Abnormal Interaction of Oligomeric Amyloid-β with Phosphorylated Tau: Implications for Neuronal Damage in Alzheimer's Disease.

Neurogenetics Laboratory, Division of Neuroscience, Oregon National Primate Research Center, Oregon Health & Science University, Beaverton, OR, USA.
Journal of Alzheimer's disease: JAD (Impact Factor: 3.61). 04/2013; DOI: 10.3233/JAD-130275
Source: PubMed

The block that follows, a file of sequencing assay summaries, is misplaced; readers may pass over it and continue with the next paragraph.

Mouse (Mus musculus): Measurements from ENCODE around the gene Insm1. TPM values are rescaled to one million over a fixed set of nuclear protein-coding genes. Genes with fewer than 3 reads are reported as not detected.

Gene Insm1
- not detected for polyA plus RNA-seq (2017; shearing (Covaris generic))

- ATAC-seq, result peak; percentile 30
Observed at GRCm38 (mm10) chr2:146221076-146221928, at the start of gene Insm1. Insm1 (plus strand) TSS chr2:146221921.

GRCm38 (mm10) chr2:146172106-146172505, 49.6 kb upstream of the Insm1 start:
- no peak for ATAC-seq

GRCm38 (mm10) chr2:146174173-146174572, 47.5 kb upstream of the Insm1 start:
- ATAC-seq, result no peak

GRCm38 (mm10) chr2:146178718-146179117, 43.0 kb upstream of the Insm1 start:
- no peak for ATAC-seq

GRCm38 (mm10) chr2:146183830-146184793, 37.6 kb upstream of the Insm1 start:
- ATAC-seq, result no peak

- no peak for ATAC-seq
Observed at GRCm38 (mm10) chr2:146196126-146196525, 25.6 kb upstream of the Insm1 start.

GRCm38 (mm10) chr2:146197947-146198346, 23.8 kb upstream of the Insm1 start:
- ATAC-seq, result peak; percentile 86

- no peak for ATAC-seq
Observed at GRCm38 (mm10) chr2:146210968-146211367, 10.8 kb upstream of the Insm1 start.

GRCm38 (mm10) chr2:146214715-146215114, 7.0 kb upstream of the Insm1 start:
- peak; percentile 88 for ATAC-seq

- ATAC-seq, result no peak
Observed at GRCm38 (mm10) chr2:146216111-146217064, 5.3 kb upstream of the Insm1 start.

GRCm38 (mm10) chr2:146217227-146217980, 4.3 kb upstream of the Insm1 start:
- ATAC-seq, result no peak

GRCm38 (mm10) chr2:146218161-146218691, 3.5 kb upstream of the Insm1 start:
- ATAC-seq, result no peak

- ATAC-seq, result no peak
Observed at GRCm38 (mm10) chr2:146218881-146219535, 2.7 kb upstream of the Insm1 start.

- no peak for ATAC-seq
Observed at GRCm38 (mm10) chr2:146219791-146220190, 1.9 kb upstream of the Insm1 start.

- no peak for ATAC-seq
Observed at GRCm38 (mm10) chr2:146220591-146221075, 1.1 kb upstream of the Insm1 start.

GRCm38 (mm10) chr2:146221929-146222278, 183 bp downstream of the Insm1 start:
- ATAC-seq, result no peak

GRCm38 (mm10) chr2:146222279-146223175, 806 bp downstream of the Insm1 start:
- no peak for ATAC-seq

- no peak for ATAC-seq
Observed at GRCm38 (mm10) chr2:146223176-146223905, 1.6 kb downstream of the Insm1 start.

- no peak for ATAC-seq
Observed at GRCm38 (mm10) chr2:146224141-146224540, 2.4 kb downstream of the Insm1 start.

ABSTRACT Alzheimer's disease (AD) is a progressive neurodegenerative mental illness characterized by memory loss, multiple cognitive impairments, and changes in personality and behavior. The purpose of our study was to determine the interaction between monomeric and oligomeric amyloid-β (Aβ) and phosphorylated tau in AD neurons. Using postmortem brains from AD patients at different stages of disease progression and control subjects, and also from AβPP, AβPPxPS1, and 3xTg-AD mice, we studied the physical interaction between Aβ and phosphorylated tau. Using immunohistological and double-immunofluorescence analyses, we also studied the localization of monomeric and oligomeric Aβ with phosphorylated tau. We found monomeric and oligomeric Aβ interacted with phosphorylated tau in neurons affected by AD. Further, these interactions progressively increased with the disease process. These findings led us to conclude that Aβ interacts with phosphorylated tau and may damage neuronal structure and function, particularly synapses, leading to cognitive decline in AD patients. Our findings suggest that binding sites between Aβ and phosphorylated tau need to be identified and molecules developed to inhibit this interaction.

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